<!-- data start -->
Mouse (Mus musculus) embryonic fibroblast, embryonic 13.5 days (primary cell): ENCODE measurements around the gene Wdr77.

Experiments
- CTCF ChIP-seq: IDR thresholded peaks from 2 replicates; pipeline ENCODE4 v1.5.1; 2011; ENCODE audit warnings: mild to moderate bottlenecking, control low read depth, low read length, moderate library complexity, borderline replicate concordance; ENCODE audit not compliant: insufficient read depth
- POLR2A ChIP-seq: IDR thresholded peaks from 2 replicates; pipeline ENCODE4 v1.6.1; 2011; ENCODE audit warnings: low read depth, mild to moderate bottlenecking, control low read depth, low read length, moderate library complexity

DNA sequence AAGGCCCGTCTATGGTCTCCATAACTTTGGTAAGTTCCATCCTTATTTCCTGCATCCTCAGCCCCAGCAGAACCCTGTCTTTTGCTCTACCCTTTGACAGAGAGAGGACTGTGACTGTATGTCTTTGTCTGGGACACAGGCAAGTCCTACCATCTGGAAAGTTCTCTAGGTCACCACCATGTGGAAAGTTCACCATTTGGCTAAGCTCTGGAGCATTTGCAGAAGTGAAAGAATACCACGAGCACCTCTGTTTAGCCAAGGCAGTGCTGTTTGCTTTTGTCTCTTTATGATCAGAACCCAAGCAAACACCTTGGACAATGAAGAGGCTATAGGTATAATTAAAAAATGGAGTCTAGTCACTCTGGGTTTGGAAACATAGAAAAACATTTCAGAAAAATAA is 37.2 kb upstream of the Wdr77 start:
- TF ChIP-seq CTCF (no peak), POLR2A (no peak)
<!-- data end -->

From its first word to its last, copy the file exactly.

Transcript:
Mouse (Mus musculus) embryonic fibroblast, embryonic 13.5 days (primary cell): ENCODE measurements around the gene Wdr77.

Experiments
- CTCF ChIP-seq: IDR thresholded peaks from 2 replicates; pipeline ENCODE4 v1.5.1; 2011; ENCODE audit warnings: mild to moderate bottlenecking, control low read depth, low read length, moderate library complexity, borderline replicate concordance; ENCODE audit not compliant: insufficient read depth
- POLR2A ChIP-seq: IDR thresholded peaks from 2 replicates; pipeline ENCODE4 v1.6.1; 2011; ENCODE audit warnings: low read depth, mild to moderate bottlenecking, control low read depth, low read length, moderate library complexity

DNA sequence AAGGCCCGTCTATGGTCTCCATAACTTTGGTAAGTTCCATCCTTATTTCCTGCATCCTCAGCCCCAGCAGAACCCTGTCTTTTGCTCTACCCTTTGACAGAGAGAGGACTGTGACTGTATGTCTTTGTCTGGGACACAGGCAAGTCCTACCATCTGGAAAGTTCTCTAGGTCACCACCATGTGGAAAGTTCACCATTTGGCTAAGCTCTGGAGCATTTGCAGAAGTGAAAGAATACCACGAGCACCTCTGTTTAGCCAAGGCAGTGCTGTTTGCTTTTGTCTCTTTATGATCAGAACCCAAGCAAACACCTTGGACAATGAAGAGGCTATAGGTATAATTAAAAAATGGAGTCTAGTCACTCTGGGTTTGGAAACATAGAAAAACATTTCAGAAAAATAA is 37.2 kb upstream of the Wdr77 start:
- TF ChIP-seq CTCF (no peak), POLR2A (no peak)